What is one of the signs that we have been saved? “And hereby do we know that we know Him, if we keep His commandments” (1 John 2:3). The Greek word for “keep” in this context is the same one that sailors used for being guided by the stars. Pastor Adrian Rogers—beloved by millions of Christians and who recently passed away—used the following analogy. He said that sailors in ancient times would chart their course at sea by the stars, so they would know where they were going. There might be occasions when the captain fell asleep at the helm and drifted off-course, but it would not be long before he was able to adjust his direction and arrive at his intended destination.
This practice of navigation was called “keeping the stars.” Likewise, keeping the commandments is similar for a Christian. He may “fall asleep at the helml” (sometimes called backsliding) or occasionally go off course, but If his eyes are upon Jesus and the desire of his heart is to please God, he will arrive safely into heaven’s harbor.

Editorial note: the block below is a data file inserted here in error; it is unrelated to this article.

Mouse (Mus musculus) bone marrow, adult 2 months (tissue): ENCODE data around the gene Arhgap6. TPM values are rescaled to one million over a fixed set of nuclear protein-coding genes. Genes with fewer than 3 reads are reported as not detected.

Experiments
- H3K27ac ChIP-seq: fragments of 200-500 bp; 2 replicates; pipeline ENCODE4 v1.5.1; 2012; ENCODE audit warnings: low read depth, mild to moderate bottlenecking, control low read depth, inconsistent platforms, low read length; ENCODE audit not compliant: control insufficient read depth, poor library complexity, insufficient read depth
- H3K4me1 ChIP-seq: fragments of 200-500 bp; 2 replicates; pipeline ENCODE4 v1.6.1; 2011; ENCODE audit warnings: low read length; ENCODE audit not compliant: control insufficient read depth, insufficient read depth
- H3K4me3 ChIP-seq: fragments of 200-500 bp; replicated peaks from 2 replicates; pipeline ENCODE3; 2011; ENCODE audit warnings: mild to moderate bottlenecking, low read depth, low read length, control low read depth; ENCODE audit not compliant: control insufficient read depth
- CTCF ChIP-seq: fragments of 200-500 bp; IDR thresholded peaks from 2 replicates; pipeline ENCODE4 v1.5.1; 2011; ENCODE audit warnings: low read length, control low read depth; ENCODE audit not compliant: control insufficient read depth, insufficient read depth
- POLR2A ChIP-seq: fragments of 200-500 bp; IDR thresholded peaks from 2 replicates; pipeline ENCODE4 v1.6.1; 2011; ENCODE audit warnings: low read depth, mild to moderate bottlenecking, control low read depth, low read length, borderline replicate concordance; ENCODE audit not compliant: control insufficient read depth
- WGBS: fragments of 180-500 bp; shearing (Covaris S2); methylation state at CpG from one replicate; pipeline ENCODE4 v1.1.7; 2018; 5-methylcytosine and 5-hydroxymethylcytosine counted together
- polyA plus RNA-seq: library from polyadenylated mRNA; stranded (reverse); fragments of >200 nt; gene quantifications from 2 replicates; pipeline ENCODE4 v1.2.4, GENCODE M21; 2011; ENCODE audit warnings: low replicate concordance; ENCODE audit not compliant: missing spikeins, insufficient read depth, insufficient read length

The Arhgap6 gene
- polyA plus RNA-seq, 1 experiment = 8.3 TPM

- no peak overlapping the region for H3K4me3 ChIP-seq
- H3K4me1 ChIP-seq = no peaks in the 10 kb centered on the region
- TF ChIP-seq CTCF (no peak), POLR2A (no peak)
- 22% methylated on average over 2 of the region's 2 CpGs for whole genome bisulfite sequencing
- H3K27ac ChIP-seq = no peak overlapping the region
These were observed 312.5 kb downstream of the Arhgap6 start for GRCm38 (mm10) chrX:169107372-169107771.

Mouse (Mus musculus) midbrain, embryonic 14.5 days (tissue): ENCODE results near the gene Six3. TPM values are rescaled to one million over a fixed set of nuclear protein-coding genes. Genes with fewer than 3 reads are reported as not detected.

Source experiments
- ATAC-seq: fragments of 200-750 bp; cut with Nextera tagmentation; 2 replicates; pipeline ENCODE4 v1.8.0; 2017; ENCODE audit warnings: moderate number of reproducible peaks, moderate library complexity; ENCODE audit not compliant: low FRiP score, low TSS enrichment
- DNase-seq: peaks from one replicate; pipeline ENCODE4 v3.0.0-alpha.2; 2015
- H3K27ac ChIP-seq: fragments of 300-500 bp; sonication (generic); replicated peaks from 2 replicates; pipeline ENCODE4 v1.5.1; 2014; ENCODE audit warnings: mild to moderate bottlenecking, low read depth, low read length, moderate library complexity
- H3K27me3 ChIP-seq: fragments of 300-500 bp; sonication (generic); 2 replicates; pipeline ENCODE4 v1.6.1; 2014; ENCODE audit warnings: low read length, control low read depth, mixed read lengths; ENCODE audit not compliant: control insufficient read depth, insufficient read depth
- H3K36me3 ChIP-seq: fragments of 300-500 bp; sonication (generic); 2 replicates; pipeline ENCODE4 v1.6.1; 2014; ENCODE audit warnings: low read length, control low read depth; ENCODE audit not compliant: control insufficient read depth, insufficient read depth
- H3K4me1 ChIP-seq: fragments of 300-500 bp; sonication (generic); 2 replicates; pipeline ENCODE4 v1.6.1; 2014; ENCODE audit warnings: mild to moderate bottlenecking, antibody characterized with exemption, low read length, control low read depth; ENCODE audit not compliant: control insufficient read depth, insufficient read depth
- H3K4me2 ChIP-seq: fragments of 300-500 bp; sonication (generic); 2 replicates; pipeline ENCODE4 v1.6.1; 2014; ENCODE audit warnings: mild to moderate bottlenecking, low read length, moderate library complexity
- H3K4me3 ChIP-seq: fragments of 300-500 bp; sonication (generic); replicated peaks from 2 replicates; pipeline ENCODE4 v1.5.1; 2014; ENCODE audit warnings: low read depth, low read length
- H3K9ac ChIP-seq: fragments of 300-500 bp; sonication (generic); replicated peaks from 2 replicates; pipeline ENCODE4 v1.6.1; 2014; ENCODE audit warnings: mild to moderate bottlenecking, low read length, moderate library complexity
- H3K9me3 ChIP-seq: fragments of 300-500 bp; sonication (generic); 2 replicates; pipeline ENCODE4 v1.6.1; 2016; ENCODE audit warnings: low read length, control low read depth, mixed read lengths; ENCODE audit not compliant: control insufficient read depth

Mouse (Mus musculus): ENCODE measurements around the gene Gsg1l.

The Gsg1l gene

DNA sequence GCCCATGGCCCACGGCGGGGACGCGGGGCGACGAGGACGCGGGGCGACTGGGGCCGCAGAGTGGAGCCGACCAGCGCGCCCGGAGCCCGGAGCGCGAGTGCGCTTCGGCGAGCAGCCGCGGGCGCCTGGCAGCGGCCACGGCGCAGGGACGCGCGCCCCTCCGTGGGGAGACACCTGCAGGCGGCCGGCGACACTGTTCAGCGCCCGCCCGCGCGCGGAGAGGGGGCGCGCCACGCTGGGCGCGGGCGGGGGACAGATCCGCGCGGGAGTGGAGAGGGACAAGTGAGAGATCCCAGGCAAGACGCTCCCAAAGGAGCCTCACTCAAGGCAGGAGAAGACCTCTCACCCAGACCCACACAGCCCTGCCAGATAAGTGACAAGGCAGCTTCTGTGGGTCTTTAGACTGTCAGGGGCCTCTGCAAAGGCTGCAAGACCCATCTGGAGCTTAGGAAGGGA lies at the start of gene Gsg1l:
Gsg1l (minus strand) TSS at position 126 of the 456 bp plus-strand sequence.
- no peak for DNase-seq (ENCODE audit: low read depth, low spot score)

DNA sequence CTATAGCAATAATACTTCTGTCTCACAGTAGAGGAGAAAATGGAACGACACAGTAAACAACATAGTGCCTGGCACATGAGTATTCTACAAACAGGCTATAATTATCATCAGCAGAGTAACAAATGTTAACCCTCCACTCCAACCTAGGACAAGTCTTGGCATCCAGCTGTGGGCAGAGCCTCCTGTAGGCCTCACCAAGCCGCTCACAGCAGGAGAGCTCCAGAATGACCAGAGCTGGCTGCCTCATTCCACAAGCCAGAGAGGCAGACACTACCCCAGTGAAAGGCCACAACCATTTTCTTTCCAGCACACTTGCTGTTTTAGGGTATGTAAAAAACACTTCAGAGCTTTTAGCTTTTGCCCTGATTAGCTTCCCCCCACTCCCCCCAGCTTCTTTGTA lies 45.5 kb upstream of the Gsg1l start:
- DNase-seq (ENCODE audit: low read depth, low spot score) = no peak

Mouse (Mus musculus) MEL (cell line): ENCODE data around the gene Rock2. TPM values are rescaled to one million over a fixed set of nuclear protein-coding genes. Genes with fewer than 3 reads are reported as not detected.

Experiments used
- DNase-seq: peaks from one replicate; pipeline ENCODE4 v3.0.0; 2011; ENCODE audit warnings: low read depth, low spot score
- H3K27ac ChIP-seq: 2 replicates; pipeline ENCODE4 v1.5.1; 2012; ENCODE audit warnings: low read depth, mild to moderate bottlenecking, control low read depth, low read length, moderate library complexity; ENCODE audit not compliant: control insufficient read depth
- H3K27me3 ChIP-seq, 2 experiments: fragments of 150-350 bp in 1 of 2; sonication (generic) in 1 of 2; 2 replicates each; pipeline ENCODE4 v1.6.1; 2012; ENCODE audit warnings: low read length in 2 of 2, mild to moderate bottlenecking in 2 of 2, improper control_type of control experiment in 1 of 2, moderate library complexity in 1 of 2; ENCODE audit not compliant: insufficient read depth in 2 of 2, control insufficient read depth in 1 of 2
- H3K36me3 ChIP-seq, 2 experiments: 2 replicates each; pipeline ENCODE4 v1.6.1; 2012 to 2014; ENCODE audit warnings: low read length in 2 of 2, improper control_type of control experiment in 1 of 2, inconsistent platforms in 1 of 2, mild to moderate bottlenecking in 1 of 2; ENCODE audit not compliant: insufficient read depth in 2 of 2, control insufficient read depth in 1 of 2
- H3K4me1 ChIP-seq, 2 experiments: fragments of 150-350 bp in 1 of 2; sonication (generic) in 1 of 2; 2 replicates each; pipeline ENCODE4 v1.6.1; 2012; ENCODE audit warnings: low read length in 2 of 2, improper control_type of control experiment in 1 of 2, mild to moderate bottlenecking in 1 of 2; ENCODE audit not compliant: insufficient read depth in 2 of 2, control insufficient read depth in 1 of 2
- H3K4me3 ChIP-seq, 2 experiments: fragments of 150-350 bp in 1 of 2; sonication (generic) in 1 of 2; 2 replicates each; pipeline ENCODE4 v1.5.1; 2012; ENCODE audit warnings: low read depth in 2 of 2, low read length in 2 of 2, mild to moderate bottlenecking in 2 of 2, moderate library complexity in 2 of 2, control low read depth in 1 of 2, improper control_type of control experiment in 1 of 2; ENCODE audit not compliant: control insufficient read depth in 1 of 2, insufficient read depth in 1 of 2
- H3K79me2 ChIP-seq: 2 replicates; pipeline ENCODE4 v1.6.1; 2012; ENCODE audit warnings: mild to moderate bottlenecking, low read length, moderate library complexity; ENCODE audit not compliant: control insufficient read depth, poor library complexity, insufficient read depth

Myth #2. Either the Mormon Church is true or the Catholic Church is true. It could not be the Protestants because they broke off from the Catholic Church.
Fact: Not exactly. The church of Jesus Christ was already established long before the Roman Catholic Church came along. Whenever “church” was referred to in the New Testament, it meant “the called out ones;” it is the Greek “ekklesia.” The Strong’s Enhanced Lexicon explains what “church” has meant from New Testament times onward:
[Church] in a Christian sense. An assembly of Christians gathered for worship in a religious meeting., a company of Christians, or of those who, hoping for eternal salvation through Jesus Christ, observe their own religious rites, hold their own religious meetings, and manage their own affairs, according to regulations prescribed for the body for order’s sake., those who anywhere, in a city, village, constitute such a company and are united into one body., the whole body of Christians scattered throughout the earth., the assembly of faithful Christians already dead and received into heaven. (Strong, J. 1996. The exhaustive concordance of the Bible: electronic edition)